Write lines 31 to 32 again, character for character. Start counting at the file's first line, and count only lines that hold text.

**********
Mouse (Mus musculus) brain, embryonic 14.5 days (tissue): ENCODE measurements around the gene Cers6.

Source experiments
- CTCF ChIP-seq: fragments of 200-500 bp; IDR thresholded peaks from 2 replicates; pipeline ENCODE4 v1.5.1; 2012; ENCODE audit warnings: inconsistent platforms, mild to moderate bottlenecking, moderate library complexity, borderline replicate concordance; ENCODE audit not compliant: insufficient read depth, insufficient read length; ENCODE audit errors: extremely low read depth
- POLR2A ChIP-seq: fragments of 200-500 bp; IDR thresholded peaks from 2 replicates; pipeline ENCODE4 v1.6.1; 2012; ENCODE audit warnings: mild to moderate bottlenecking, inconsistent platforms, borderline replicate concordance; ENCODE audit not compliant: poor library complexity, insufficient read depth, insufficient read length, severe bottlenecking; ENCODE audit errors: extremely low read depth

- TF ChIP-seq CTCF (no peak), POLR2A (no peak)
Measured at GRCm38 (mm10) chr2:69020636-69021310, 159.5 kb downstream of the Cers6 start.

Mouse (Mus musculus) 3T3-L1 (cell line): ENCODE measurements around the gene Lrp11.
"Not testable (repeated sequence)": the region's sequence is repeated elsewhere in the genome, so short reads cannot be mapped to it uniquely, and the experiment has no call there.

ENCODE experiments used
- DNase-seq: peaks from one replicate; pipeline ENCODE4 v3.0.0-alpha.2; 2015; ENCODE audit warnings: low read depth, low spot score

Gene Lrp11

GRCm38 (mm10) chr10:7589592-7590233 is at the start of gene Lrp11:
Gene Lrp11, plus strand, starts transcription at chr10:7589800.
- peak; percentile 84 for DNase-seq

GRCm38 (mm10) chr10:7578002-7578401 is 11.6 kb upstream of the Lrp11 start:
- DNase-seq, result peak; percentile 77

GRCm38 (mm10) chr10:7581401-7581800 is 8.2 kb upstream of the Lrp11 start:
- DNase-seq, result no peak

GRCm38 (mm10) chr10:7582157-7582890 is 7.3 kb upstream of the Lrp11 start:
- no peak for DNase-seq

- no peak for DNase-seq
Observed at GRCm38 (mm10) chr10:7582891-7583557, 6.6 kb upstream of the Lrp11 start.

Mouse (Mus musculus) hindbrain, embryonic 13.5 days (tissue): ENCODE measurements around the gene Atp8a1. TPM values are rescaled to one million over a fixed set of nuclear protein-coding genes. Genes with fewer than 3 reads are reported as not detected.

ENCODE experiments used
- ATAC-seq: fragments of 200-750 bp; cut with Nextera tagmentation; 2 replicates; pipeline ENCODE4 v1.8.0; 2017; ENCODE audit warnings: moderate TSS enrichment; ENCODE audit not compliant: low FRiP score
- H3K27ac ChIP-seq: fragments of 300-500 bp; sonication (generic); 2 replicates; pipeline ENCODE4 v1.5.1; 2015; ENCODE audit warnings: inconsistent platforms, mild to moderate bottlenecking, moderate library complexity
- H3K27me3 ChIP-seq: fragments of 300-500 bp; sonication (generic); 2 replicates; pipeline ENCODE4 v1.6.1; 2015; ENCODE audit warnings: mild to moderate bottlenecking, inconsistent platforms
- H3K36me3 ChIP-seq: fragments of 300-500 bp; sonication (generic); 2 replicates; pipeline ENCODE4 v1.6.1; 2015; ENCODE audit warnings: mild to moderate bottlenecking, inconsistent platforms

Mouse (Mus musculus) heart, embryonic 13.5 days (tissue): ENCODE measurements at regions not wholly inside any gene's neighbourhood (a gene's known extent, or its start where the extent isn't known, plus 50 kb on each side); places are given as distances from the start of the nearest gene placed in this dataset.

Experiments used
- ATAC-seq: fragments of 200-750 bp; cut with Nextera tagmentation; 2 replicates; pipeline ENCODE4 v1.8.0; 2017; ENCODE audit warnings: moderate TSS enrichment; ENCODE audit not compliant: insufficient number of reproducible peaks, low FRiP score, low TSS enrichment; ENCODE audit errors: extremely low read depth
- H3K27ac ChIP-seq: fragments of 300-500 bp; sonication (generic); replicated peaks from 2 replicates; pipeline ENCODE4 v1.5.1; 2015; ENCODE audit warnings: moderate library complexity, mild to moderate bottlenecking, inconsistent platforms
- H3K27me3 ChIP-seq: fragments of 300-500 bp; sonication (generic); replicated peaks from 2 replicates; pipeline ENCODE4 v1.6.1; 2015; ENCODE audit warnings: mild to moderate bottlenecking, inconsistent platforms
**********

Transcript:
- ATAC-seq: fragments of 200-750 bp; cut with Nextera tagmentation; 2 replicates; pipeline ENCODE4 v1.8.0; 2017; ENCODE audit warnings: moderate TSS enrichment; ENCODE audit not compliant: insufficient number of reproducible peaks, low FRiP score, low TSS enrichment; ENCODE audit errors: extremely low read depth
- H3K27ac ChIP-seq: fragments of 300-500 bp; sonication (generic); replicated peaks from 2 replicates; pipeline ENCODE4 v1.5.1; 2015; ENCODE audit warnings: moderate library complexity, mild to moderate bottlenecking, inconsistent platforms